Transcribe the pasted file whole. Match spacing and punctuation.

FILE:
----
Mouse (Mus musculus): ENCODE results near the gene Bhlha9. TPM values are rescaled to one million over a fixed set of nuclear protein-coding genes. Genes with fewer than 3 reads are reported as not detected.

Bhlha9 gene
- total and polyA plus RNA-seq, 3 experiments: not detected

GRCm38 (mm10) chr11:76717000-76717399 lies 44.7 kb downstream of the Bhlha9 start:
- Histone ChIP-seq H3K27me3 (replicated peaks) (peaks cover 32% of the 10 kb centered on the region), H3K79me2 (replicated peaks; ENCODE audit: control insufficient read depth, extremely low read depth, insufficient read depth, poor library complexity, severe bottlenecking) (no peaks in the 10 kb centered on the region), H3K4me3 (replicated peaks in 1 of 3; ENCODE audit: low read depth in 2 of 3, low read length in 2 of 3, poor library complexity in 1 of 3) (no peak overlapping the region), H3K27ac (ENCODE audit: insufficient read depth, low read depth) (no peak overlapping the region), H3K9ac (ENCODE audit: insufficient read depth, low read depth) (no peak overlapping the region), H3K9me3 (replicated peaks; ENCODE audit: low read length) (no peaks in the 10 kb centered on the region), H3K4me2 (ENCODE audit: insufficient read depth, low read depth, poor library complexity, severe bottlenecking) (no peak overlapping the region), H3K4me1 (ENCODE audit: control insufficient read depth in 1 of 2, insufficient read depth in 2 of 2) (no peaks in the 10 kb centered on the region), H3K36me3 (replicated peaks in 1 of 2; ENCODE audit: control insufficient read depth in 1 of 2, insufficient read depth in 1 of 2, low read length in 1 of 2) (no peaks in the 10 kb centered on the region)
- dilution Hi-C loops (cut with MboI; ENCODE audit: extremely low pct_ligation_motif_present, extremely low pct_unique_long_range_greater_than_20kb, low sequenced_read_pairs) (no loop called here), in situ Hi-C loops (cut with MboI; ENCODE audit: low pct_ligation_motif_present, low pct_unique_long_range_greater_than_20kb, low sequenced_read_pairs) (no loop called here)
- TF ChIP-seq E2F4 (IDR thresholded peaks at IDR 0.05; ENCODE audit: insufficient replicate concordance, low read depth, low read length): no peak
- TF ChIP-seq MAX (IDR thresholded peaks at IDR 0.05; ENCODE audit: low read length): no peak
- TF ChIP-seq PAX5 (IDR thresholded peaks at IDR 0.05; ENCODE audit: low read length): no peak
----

Mouse (Mus musculus): ENCODE results near the gene Bhlha9. TPM values are rescaled to one million over a fixed set of nuclear protein-coding genes. Genes with fewer than 3 reads are reported as not detected.

Bhlha9 gene
- total and polyA plus RNA-seq, 3 experiments: not detected

GRCm38 (mm10) chr11:76717000-76717399 lies 44.7 kb downstream of the Bhlha9 start:
- Histone ChIP-seq H3K27me3 (replicated peaks) (peaks cover 32% of the 10 kb centered on the region), H3K79me2 (replicated peaks; ENCODE audit: control insufficient read depth, extremely low read depth, insufficient read depth, poor library complexity, severe bottlenecking) (no peaks in the 10 kb centered on the region), H3K4me3 (replicated peaks in 1 of 3; ENCODE audit: low read depth in 2 of 3, low read length in 2 of 3, poor library complexity in 1 of 3) (no peak overlapping the region), H3K27ac (ENCODE audit: insufficient read depth, low read depth) (no peak overlapping the region), H3K9ac (ENCODE audit: insufficient read depth, low read depth) (no peak overlapping the region), H3K9me3 (replicated peaks; ENCODE audit: low read length) (no peaks in the 10 kb centered on the region), H3K4me2 (ENCODE audit: insufficient read depth, low read depth, poor library complexity, severe bottlenecking) (no peak overlapping the region), H3K4me1 (ENCODE audit: control insufficient read depth in 1 of 2, insufficient read depth in 2 of 2) (no peaks in the 10 kb centered on the region), H3K36me3 (replicated peaks in 1 of 2; ENCODE audit: control insufficient read depth in 1 of 2, insufficient read depth in 1 of 2, low read length in 1 of 2) (no peaks in the 10 kb centered on the region)
- dilution Hi-C loops (cut with MboI; ENCODE audit: extremely low pct_ligation_motif_present, extremely low pct_unique_long_range_greater_than_20kb, low sequenced_read_pairs) (no loop called here), in situ Hi-C loops (cut with MboI; ENCODE audit: low pct_ligation_motif_present, low pct_unique_long_range_greater_than_20kb, low sequenced_read_pairs) (no loop called here)
- TF ChIP-seq E2F4 (IDR thresholded peaks at IDR 0.05; ENCODE audit: insufficient replicate concordance, low read depth, low read length): no peak
- TF ChIP-seq MAX (IDR thresholded peaks at IDR 0.05; ENCODE audit: low read length): no peak
- TF ChIP-seq PAX5 (IDR thresholded peaks at IDR 0.05; ENCODE audit: low read length): no peak